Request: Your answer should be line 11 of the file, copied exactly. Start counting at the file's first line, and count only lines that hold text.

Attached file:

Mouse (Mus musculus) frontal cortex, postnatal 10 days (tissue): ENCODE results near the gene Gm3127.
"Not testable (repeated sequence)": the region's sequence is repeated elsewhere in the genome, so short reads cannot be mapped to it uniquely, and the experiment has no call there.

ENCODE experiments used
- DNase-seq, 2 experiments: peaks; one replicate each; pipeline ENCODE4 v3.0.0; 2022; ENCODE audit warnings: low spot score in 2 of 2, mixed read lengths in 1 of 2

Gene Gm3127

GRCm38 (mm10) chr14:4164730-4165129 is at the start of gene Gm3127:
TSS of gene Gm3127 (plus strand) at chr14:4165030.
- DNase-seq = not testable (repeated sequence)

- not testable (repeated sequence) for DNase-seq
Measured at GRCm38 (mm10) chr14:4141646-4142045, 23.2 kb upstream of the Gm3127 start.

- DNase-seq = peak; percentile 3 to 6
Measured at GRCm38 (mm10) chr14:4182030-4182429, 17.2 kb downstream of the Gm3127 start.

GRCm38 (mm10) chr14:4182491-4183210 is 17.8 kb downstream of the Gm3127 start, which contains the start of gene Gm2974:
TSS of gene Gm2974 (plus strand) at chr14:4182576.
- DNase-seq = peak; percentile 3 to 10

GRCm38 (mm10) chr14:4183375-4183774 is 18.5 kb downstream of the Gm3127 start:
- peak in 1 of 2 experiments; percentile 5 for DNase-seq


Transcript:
- DNase-seq = peak; percentile 3 to 6